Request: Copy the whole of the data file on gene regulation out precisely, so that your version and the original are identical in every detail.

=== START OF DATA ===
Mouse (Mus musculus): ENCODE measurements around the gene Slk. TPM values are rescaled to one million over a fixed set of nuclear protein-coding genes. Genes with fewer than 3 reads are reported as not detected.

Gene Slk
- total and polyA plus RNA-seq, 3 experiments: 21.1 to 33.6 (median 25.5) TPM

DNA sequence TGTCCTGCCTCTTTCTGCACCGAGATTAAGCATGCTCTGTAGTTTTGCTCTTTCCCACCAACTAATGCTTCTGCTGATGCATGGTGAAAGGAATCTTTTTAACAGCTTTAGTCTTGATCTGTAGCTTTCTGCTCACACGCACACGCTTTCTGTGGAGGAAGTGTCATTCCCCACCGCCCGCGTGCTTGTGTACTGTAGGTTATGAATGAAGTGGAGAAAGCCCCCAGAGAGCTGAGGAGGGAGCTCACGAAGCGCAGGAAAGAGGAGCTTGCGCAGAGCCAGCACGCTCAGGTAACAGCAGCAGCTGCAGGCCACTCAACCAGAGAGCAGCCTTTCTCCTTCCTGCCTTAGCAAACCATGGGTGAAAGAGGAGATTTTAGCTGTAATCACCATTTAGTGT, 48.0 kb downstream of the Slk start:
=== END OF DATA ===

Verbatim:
Mouse (Mus musculus): ENCODE measurements around the gene Slk. TPM values are rescaled to one million over a fixed set of nuclear protein-coding genes. Genes with fewer than 3 reads are reported as not detected.

Gene Slk
- total and polyA plus RNA-seq, 3 experiments: 21.1 to 33.6 (median 25.5) TPM

DNA sequence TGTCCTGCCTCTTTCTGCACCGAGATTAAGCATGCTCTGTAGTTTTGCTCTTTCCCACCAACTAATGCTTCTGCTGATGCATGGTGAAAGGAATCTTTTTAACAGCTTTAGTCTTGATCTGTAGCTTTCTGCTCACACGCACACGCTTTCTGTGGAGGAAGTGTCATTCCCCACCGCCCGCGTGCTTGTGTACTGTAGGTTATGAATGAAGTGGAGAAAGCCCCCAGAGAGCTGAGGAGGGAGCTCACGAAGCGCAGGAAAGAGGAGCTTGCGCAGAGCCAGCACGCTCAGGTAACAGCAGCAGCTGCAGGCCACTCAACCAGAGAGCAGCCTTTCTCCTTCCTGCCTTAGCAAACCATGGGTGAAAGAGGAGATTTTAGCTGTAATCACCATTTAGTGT, 48.0 kb downstream of the Slk start: